The concept of Haya is considered a major Islamic virtue and an integral part of human character.
Ask anyone in the Muslim world, Muslim or not, and he or she will know what the Arabic word “Haya” is. But if you ask them to define it, they will be hard-pressed to do so. Haya is in the grain of personal and social morality, values and behavior.
There is no exact English word that can convey the whole meaning of the Arabic term Haya. Most people translate it as modesty, shamefulness, and shyness. But all these words have negative connotations, which the word Haya does not have. Haya, unlike shyness and bashfulness, does not indicate that a person lacks self-confidence. In fact, in Islamic history, the person most noted for Haya was the third Khalifa Othman ibn Affan, may God be pleased with him.
A person with Haya is not a shameless person. He or she is chaste, moral, restrained, upright, and virtuous. He or she is not immodest, immoral, indecent, lewd, unabashed, unashamed, unblushing, and unchaste. No, we are not talking about angels here. A Muslim goes up and down in his or her faith and practice, but the ideals of Haya are such.
Prophet Muhammad, peace and blessings are upon him, said that every way of life has its distinct character and for Islam, it is Haya (Muwatta). He also said Haya is the fruit of faith. (Bukhari, Muslim).
Haya is no morality to be imposed, but something that must arise from within a people. But at the same time, it is not a private affair. It is an established and accepted social morality which members of society collectively regard as desirable.
A state, therefore, is expected to be the organ through which any society mediates its moral values. This is the reason we find that the Malaysian government asked for the removal of nude scenes from the Hollywood film Schindler’s List, for example. It’s ironic that many television stations in the Muslim world look for Christian-themed films from America to run on their stations because they feel these come close to the Haya standards of their societies.
Public Haya is also the reason that even in secular Muslim countries you will not find collective shower rooms in school dorms, community gyms, or army barracks where persons of the same gender freely undress and shower in front of each other. I remember choosing not to stay in a dorm in Chicago at a high cost to me because of this common shower area issue.
Haya is the reason many Muslim men and women prefer to be seen and treated by a doctor of the same gender. Haya is also the reason that Muslim men and women avoid situations where they will be alone with a non-related member of the opposite sex.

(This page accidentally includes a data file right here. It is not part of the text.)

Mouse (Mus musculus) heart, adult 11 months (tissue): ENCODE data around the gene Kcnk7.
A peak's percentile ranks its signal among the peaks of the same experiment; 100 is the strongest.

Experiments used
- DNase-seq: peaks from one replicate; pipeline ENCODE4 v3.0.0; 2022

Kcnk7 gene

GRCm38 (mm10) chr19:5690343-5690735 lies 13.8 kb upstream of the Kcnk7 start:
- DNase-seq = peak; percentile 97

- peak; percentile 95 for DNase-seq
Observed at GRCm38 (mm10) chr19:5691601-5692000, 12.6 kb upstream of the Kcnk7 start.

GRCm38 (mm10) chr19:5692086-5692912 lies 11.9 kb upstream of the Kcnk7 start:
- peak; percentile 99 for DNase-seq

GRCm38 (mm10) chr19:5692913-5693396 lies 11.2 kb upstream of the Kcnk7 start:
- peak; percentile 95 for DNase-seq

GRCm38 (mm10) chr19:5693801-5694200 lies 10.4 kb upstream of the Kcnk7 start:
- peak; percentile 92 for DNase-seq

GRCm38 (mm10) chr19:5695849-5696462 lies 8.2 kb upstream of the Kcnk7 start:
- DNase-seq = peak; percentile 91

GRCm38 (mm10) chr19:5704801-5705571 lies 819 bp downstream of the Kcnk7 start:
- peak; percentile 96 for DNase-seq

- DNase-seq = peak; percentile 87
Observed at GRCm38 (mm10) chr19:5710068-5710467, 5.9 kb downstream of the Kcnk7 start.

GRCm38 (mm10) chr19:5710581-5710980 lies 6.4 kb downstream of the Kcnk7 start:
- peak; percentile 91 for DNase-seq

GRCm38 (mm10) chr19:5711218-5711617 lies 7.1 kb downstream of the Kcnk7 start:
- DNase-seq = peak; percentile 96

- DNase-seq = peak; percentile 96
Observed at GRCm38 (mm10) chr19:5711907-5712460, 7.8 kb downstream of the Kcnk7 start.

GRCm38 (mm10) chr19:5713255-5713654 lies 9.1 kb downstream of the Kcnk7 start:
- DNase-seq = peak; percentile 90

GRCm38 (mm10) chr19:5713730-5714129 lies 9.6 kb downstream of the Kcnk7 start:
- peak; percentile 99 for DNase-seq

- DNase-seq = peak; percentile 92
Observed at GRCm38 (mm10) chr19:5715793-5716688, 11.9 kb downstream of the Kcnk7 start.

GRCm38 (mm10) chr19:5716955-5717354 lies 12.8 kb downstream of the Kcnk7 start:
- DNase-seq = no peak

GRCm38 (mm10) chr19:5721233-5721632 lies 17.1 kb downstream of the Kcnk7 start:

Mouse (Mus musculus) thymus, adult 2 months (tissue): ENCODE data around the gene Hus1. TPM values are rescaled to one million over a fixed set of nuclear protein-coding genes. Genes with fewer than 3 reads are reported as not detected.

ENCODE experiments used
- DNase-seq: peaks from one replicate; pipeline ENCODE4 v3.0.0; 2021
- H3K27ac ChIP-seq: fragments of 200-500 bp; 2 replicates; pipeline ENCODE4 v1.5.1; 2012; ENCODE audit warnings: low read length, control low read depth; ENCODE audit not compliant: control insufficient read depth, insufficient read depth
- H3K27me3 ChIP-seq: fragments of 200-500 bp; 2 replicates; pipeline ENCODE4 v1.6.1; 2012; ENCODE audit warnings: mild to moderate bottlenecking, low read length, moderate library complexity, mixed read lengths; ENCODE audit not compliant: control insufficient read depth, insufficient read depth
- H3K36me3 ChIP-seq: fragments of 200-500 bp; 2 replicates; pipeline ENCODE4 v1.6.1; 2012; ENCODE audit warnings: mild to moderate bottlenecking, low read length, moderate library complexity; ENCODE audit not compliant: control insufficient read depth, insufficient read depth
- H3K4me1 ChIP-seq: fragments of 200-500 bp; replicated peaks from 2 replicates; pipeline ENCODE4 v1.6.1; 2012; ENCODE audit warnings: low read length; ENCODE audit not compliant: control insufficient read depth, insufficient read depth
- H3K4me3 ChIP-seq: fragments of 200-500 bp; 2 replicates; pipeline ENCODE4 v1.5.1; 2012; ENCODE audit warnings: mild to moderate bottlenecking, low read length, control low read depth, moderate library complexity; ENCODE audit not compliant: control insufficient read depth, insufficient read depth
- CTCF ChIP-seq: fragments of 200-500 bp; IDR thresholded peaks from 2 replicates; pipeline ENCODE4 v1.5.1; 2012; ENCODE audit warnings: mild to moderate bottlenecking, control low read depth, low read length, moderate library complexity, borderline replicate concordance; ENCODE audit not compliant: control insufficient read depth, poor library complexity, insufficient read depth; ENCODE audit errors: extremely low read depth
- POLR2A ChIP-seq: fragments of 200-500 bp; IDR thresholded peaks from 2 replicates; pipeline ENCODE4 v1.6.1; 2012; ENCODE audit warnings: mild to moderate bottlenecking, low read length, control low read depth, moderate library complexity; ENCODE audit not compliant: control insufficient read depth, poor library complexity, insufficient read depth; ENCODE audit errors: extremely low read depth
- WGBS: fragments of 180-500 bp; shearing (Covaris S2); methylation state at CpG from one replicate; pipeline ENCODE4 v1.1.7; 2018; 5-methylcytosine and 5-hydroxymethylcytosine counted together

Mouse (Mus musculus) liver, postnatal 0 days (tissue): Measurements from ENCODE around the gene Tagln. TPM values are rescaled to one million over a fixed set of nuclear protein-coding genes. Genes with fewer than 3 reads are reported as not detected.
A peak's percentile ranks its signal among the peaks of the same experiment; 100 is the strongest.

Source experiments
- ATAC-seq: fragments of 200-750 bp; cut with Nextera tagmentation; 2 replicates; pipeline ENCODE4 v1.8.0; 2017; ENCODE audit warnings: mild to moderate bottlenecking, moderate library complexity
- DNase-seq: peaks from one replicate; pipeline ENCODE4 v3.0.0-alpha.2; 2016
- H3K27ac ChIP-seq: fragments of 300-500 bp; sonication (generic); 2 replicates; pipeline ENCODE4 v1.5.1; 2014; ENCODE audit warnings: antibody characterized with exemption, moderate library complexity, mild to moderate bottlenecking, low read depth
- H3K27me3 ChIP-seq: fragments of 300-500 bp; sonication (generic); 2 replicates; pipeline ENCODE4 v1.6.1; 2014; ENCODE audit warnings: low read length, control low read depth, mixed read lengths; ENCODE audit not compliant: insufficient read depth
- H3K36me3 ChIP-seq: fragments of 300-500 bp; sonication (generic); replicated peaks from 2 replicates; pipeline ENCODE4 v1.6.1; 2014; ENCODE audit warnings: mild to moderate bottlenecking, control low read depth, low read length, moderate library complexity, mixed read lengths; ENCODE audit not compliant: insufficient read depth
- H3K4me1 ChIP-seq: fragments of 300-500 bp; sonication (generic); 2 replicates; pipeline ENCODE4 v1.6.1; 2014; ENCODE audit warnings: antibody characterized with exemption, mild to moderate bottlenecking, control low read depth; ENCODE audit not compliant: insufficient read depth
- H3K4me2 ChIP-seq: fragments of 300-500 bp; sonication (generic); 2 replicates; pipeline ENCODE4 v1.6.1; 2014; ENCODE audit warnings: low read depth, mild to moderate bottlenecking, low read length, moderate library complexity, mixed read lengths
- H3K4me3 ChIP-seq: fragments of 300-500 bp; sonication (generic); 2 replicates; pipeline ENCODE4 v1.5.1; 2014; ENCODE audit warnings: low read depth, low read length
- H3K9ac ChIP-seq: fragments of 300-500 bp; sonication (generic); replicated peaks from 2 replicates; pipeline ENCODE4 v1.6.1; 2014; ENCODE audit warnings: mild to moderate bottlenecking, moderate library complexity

It is also because of Haya that you will not find the demonstration of public affection between spouses in public. That loving relationship is considered a private joy.
It is due to Haya that while romance is there, even in the secularist-run television stations of the Muslim world, bedroom scenes, explicit language, and sexual innuendo are not part of the shows. Of course, all of that is being challenged by satellite television, which brings the Hollywood version of America to Muslim homes around the world.
Read more about Islamic Modesty (Haya) here;
Islamic Wisdom: Haya: More Than Just Modesty
The concept of Haya is considered a major Islamic virtue and an integral part of human character. Haya’ is modesty…
While Haya is an expected norm of personal behavior defining social morality, the basic Islamic personal law taught to Muslim children in homes or weekend schools around the world, from the United States to the United Arab Emirates includes the following concepts of Satr, Hijab, and Nikah.
The Code of Satar:
Satar is an Arabic word. The word addresses the thing that is hidden or which shall necessarily be made hidden. Usually, the word is used to refer to those parts of the body that shall be covered up by Muslims.
Satar is another important code to understand. A believer is obliged to cover his star, this means that Muslims shall necessarily cover up their body parts that come under the definition of satar. the satar of men is different from women.
Read more about Islamic Satr here;
Islamic Wisdom: Awrah / Satr (Intimate parts of Body) Which Speaks the Overall Covered Body &…
Awrah is an Arabic term that denotes the intimate parts of the body, for both men and women, which must be covered with…